Markets don’t come to mountains
Updated: Mar 8, 2022
Umang was established first as a cooperative and transformed into a Producer Company of mountain women. It has been able to build a brand and link farm gates to distant markets leading to generating sustainable livelihoods for its small holder farming members.
Almora and Ranikhet towns in Kumaon region of Uttarakhand are renowned for their scenic beauty. However, these sights hide the pain of rampant migration, increasing difficulties in sustaining livelihoods, and a dying culture that has deep knowledge of sustainability and cooperative economics ingrained into it. This has created an inward collapsing vortex wherein most economic interventions fail due to lack of scale resulting from severe outmigration, environmental degradation and climate emergencies.
The challenge of the mountains
Pan Himalayan Grassroots Development Foundation was formed in 1992 to work on restoration of ecology through a holistic intervention strategy and a river basin approach. With high degree of male outmigration, women were left behind with tiny land parcels, some animals and the constant struggle of poverty.
In the beginning, when Grassroots began working with the women, they neither possessed products nor skills to link to the mainstream economy. The initial activity selection was based on local economies and trade keeping with the tradition of the hills. Once the capital started rotating it was easier to move them to a habit of savings and this slowly transformed into a SHG network over a long duration of time. The low population density and terrain makes the formation of even small SHGs very difficult and costly.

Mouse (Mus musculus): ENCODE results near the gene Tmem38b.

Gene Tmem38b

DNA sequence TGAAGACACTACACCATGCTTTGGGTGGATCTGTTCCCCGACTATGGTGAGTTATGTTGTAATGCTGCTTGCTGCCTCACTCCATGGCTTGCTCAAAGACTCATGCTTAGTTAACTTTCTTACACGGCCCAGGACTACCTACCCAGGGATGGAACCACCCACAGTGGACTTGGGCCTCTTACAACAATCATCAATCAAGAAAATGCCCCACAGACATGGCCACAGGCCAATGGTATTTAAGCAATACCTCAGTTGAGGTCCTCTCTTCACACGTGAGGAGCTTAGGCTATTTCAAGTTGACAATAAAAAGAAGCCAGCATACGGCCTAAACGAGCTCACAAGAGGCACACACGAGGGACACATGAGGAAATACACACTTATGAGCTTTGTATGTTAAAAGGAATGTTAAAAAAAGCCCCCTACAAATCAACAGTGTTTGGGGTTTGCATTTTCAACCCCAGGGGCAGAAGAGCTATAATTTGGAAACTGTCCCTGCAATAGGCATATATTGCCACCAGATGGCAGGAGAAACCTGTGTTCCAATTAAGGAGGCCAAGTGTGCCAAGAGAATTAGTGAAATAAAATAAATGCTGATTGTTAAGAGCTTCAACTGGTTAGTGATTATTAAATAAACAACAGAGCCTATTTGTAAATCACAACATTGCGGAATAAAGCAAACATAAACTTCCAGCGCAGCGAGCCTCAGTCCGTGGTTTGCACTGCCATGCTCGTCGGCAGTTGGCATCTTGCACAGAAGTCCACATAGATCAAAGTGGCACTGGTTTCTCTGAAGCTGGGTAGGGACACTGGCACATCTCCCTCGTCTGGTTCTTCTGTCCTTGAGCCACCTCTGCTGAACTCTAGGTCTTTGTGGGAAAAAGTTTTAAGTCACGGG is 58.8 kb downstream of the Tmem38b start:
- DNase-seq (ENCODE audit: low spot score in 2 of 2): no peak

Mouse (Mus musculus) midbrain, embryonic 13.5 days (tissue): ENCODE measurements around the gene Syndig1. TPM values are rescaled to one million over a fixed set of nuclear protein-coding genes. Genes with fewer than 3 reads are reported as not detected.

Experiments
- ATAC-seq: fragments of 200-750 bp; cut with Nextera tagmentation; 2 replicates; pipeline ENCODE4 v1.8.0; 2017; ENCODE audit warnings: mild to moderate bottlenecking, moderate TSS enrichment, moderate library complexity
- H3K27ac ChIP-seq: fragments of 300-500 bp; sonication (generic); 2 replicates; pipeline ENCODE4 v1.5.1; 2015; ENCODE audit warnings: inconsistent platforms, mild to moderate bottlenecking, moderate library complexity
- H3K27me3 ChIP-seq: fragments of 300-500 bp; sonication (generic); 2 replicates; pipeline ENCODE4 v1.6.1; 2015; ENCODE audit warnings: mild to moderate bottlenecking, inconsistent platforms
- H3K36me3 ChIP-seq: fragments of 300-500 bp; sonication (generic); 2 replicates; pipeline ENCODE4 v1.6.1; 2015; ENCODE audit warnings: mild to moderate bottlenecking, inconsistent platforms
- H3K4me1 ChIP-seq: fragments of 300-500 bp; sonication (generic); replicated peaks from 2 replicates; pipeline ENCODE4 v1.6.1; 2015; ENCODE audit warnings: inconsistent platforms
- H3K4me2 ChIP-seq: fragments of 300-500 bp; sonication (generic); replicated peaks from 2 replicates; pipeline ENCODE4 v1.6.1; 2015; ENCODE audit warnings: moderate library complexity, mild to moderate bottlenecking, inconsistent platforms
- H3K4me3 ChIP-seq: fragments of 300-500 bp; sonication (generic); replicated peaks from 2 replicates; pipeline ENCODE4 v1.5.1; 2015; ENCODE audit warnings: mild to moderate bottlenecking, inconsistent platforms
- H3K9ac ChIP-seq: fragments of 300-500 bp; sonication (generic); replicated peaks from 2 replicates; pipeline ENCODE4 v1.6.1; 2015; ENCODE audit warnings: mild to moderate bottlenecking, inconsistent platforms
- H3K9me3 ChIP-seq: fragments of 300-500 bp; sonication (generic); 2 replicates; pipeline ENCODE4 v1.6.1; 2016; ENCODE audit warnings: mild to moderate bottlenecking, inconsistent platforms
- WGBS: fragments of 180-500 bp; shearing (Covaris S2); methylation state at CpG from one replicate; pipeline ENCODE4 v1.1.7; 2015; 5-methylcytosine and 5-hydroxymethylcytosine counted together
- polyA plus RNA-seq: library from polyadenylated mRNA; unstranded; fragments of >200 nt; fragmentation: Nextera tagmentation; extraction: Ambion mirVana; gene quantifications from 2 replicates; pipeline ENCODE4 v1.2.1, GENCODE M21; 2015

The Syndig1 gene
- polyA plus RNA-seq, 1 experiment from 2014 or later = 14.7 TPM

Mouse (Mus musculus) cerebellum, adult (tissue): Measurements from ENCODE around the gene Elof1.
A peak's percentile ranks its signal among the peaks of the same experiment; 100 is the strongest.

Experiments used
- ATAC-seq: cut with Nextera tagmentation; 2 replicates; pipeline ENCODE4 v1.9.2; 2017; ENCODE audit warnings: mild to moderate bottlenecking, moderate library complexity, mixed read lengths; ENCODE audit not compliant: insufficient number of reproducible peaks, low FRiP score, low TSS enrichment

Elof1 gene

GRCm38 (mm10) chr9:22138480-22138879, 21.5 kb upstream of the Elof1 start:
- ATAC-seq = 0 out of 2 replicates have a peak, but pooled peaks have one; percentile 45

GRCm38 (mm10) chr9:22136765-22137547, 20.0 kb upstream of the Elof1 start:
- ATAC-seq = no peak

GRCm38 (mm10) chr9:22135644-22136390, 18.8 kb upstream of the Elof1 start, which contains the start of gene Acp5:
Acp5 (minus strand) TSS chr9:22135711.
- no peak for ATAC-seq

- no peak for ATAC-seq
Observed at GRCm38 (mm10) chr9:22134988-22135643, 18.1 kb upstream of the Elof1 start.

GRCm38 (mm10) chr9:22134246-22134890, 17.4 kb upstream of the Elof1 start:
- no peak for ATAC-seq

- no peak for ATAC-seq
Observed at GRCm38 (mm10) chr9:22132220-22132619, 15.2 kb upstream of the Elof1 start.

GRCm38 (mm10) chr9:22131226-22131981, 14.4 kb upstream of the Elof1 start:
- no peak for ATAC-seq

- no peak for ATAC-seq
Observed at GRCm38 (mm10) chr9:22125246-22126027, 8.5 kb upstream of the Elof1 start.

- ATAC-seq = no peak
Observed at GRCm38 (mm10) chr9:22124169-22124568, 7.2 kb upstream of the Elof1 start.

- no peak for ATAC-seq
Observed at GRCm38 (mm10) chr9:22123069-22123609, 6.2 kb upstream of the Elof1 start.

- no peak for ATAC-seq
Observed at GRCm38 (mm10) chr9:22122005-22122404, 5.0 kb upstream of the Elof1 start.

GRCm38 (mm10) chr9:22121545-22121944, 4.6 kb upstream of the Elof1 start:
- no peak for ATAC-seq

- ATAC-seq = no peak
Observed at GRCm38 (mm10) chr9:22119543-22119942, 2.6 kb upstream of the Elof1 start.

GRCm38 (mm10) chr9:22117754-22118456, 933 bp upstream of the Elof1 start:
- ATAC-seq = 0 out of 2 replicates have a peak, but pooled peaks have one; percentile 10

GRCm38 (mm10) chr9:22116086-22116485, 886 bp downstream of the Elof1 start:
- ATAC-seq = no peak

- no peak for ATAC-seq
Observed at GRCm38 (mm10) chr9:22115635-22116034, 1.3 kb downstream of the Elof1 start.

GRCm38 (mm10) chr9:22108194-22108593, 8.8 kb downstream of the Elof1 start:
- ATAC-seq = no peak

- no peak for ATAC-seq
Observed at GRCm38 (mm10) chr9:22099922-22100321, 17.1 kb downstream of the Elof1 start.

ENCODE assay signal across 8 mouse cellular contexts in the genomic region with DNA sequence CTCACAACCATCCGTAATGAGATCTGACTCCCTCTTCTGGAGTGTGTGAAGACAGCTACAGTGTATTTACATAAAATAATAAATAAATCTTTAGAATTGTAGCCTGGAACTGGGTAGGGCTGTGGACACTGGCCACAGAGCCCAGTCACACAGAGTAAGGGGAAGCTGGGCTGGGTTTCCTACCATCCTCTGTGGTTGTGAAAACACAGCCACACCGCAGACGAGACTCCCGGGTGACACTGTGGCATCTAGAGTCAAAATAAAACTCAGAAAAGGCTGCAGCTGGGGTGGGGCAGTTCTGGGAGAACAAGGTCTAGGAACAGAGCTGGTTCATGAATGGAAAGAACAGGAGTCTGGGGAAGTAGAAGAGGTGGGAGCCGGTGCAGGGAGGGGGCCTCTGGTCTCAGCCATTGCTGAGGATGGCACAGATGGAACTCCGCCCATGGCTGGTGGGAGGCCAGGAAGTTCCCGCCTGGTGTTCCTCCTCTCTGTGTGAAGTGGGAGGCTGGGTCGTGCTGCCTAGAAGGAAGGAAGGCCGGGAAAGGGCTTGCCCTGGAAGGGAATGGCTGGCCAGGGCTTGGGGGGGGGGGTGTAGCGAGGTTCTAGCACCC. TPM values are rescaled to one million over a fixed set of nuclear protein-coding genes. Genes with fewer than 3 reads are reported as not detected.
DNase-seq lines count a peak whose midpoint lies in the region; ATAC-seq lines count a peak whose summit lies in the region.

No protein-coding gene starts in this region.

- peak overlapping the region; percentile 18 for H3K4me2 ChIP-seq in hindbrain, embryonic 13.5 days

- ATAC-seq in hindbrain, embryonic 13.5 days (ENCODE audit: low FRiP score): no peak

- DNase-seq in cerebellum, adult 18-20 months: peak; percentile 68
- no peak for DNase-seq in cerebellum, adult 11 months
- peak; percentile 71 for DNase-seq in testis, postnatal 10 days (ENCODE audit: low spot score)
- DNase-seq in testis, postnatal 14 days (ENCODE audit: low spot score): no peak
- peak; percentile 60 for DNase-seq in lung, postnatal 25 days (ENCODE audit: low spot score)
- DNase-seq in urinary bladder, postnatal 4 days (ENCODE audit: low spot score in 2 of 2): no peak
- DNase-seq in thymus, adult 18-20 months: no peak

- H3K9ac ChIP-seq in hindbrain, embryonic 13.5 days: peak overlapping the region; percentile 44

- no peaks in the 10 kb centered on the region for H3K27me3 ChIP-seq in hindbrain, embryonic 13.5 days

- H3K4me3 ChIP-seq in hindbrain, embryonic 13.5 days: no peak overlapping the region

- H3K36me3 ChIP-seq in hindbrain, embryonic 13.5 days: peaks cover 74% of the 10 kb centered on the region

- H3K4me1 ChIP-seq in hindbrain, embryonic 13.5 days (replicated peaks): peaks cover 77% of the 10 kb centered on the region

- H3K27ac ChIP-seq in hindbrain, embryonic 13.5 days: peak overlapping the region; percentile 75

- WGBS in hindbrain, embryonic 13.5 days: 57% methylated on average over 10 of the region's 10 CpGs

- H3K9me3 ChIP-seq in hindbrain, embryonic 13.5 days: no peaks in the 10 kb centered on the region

Small steps that go a long way
Forming a collective was the only option available to women members, most of whom were managing their lives alone. Slowly they started forming friendships with each other and the camaraderie followed. This helped to scale up the SHGs to a federation in 1999. The unique problems of women members led to the formation of Mahila Umang Samiti as a cooperative in 2001. They learnt the skills to participate in local rural and semi-urban markets and took to activities such as knitting and handweaving through their SHG network and the Umang Cooperative. Constant experimentation with various activities and markets helped forming four verticals of handknits, Organic foods or HimKhadya, Fruit preserves, pickles and natural honey. Around this time, the laws of the land changed and allowed the women to free themselves from the regime of cooperatives, which restricted their trade due to various compliances. They promptly reconfigured as Mahila Umang Producers Company Limited, an FPC in 2009.
Creating an Ecosystem
As the institutions experimented, improvised and innovated, they realised that the collective was limited to trading for the needs of the local market. This was not enough to fulfil the needs of the members and it was essential to link the local markets to mainstream markets. This linking required members to learn new skills, experiments and activities. Thus evolved a new vertically integrated organizational structure, picking up trading skills, apart from all commercial activities of forming and stabilizing conventional supply chains such as packaging, loading, transportation, contracting leading to the adoption of a value chain approach. Farm gates were soon getting linked to urban households, leading to a jump in collective confidence and pride as farmers and entrepreneurs. Today Umang clocks sales of over Rs. 1.5 crores every year benefitting its near 1000 members through sales, activity linked payments for work and services rendered. Umang soon realised the importance of business to business sales and developed a bridge with agripreneurs with local traditional markets and mandis as a good backup to salvage sales when markets were unfavourable. They may not be directly linked with Umang but are integral parts of the network and ecosystem that Umang draws upon to make mainstream markets a reality for the hill women.